That's right, perhaps the most famous horses in the world, the "Dancing Stallions."
Just about anybody can tell you that a Lipizzaner is white, and does pretty things with a rider.
Except, they're not. White, that is. Lipizzaners actually carry one of those tricksy grey genes, being born a dark color (bay, black, brown) and gradually fading to that almost perfect white. Perfect enough, if you're watching from the sidelines. A very few of the breed do not have the grey gene, and will retain their dark color throughout their lives... The Spanish Riding School (associated with the Piber Federal Stud, the place where most Lipizzaners are born today) maintains a tradition of keeping a bay stallion at the school, believing that the lack of one would be unlucky.
The breed originated on an Imperial stud farm in Kladrub established in 1562, and Lipica, near the Adriatic sea, founded in 1580. Nearly five centuries ago... what history.
The horses were intended to be the aristocrat's horse, whether under saddle or pulling a fine carriage. They had to be intelligent, smooth gaited, and look good... the main concern for any aristocrat, at any time.
Lipizzaners are marked by their brands, on the left cheek, the brand of descent, usually an L denoting a purebred Lipizzaner, on the left withers, a letter denoting the bloodline of the sire (out of the six classical bloodlines) and a symbol denoting the bloodline of the dam (out of the same six bloodlines) and the left hip carrying the brand of the stud at which the horse was foaled. The Piber stud's mark is a P beneath a crown. The only brand on the right side of the horse is the foal registry number, and all brands, excepting the cheek brand and the hip brand, are covered by the saddle.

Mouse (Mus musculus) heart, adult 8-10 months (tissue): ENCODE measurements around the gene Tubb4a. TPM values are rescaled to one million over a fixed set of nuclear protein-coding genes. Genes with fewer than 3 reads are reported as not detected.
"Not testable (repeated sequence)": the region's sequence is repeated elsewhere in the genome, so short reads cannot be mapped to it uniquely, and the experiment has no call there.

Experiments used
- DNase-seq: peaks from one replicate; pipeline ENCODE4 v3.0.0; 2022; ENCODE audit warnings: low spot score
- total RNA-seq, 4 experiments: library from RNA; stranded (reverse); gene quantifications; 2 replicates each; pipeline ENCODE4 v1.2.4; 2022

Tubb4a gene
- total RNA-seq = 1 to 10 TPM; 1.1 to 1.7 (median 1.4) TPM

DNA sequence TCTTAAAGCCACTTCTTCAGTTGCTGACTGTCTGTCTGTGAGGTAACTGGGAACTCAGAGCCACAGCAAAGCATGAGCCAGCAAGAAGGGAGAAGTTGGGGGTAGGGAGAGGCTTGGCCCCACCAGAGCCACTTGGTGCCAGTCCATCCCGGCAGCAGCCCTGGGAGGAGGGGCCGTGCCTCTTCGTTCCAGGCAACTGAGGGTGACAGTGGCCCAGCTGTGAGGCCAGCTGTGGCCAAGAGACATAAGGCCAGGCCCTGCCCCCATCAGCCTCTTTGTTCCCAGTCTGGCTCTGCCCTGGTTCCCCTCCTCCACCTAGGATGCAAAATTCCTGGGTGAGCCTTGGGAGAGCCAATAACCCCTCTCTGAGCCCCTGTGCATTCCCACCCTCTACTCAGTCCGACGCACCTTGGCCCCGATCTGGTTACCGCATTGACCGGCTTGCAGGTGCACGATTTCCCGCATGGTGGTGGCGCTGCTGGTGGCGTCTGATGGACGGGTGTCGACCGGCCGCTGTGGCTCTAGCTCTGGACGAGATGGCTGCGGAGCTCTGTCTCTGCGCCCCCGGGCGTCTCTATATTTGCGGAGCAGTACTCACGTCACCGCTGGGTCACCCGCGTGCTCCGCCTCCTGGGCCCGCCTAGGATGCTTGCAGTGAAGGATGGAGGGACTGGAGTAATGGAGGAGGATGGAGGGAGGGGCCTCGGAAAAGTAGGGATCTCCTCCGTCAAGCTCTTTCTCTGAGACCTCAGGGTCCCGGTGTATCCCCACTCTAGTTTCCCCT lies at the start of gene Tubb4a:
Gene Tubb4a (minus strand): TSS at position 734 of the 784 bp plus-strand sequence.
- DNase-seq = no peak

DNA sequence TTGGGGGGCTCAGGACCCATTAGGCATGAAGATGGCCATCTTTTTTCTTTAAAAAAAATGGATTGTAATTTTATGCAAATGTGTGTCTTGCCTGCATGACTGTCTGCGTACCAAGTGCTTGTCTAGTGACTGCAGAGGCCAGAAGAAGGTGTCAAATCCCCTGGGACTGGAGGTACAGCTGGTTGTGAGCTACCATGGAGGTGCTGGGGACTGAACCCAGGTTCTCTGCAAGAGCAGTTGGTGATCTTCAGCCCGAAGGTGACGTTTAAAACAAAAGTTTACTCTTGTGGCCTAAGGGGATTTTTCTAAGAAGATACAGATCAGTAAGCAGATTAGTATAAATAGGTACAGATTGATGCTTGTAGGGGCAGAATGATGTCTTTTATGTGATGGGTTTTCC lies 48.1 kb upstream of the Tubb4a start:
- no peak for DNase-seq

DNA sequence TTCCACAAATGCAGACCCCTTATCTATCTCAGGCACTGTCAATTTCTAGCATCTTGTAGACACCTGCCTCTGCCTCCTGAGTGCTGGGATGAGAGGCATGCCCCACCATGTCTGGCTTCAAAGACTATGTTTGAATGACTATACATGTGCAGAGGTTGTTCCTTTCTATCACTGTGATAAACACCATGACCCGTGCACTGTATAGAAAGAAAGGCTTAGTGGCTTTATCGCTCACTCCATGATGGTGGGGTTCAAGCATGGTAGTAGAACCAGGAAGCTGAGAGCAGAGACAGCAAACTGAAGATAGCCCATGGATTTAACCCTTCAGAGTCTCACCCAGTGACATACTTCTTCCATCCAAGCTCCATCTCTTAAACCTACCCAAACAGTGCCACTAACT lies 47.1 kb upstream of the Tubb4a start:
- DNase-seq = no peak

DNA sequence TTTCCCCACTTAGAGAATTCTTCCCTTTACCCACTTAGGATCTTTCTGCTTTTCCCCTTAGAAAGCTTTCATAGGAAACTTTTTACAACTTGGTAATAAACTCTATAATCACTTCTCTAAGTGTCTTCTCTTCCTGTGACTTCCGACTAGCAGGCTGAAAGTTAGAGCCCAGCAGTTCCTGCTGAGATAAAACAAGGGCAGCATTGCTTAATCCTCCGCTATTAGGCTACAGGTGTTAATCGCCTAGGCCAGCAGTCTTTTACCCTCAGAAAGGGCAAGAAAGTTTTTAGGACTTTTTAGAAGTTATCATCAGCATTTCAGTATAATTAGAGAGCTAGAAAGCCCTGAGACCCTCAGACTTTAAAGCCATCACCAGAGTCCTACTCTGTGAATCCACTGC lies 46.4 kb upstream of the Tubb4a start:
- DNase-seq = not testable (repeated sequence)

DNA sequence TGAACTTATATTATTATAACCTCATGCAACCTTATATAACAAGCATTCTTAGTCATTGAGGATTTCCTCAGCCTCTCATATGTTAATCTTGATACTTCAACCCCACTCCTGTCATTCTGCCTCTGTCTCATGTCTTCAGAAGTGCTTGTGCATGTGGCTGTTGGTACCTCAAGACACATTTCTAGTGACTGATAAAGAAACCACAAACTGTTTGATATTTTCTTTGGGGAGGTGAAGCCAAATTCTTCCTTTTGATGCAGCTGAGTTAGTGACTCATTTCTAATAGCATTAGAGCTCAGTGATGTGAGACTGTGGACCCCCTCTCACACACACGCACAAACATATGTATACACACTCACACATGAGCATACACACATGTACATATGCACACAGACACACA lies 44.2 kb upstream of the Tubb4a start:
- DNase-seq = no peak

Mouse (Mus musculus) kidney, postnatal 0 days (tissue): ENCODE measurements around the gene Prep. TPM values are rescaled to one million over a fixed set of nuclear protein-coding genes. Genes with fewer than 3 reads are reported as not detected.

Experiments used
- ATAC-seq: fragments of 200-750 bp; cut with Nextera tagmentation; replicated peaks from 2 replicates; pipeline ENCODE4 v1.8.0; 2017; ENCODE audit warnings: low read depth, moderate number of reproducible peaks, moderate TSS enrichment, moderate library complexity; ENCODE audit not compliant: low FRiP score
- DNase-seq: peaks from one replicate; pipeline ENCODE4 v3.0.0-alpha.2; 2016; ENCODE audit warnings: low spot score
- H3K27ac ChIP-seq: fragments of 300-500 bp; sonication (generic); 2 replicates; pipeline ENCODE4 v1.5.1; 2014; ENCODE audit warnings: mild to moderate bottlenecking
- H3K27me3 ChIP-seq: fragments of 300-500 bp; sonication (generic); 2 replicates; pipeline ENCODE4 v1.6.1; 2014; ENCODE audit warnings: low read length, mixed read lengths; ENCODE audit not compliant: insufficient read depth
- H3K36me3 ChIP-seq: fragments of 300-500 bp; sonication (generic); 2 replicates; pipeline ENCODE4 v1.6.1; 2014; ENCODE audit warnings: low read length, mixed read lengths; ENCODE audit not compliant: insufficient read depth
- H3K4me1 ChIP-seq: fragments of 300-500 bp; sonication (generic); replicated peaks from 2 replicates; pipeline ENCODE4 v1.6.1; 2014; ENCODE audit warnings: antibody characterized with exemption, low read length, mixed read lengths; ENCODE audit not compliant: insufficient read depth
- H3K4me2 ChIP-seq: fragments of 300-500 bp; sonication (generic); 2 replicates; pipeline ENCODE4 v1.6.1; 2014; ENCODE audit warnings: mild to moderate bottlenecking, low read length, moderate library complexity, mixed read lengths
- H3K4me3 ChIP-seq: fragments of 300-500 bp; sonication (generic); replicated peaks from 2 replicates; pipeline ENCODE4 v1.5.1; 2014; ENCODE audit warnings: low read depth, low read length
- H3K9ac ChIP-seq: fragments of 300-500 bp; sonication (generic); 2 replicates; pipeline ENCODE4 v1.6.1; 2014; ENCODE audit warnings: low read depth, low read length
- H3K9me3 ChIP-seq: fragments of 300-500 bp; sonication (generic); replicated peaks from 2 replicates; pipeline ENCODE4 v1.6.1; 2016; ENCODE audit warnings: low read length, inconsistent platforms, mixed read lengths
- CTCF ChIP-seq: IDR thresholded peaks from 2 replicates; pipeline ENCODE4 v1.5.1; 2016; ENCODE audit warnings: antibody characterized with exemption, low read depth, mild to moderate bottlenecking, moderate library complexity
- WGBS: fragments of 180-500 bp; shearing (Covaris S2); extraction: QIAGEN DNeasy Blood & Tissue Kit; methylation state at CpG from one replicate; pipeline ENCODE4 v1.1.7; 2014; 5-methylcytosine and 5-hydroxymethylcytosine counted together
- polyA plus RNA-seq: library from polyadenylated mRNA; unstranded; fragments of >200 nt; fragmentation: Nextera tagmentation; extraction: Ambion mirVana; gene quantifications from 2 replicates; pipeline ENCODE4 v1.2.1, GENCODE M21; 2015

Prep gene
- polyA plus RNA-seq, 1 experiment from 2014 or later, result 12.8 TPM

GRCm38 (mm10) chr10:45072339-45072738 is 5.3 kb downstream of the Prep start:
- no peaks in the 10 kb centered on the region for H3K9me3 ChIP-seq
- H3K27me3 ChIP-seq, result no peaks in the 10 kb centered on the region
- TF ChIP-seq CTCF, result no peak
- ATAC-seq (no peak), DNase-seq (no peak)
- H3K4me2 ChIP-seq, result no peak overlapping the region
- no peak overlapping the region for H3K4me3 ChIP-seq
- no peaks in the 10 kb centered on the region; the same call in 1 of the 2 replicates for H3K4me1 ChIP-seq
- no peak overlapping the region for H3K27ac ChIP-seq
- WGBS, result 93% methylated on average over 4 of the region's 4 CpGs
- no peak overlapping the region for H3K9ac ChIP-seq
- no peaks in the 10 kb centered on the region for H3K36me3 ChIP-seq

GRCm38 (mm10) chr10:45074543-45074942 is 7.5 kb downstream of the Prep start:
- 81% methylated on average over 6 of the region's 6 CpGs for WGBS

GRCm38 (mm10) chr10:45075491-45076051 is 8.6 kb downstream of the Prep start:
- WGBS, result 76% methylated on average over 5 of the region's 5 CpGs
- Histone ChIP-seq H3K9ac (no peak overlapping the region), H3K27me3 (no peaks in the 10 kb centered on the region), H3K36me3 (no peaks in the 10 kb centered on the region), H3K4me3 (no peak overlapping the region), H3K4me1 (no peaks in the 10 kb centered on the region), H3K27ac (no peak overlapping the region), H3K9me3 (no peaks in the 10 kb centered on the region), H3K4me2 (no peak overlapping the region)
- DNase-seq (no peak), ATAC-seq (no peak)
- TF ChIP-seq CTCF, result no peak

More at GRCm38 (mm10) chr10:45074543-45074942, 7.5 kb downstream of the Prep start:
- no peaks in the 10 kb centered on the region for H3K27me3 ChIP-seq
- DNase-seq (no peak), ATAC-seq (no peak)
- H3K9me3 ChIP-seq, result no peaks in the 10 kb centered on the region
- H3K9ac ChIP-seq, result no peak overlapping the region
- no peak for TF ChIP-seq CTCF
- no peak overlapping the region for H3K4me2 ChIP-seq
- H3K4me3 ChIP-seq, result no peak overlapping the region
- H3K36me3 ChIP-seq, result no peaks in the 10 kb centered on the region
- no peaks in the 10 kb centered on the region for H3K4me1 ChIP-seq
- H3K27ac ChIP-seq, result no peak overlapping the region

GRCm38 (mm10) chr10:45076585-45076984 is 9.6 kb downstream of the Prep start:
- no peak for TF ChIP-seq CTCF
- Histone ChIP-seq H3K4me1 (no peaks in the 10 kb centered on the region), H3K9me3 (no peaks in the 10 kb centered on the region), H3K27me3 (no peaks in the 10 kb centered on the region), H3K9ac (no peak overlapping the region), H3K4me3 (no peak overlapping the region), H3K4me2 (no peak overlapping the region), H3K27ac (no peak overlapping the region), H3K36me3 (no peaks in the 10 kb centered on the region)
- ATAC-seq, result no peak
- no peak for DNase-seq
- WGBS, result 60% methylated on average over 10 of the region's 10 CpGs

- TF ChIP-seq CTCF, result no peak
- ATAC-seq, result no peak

Bloodlines, as you may have guessed from the individual horse being branded with them, are very important. Most Lipizzaners born today carry their ancestor's names. Maestoso, Conversano, Pluto, Favory, Neapolitano, and Siglavy all live on in their names and bloodlines today.
Throughout the ages the Lipizzaner breed was tied to the Spanish Riding School at Vienna Austria. They were considered the best of the best for the Haute Ecole (or "High School"... the final training) in dressage, and the Spanish Riding school was, and is, the best of the best in training riders.
If a student passes the (stringent) entrance exam, they can look forward to riding without stirrups or reins, on a well trained horse controlled via a long rein by a more experienced rider, for up to three years, or until they have a perfect seat. After that, they are allowed to control their own horse, still under the eye of an experienced rider, until they master the Haute Ecole, no mean feat. After they have mastered, absolutely mastered, the art of dressage, which can take up to four years, they are allowed to train a stallion, from start to finish. Only then are they considered capable of representing the school in one of their famous performances.
The school uses stallions exclusively, partly from tradition, and partly from practicality. The Airs Above The Ground are so precise that a mare cannot perform them. Her center of gravity is in the wrong place to properly perform the Airs.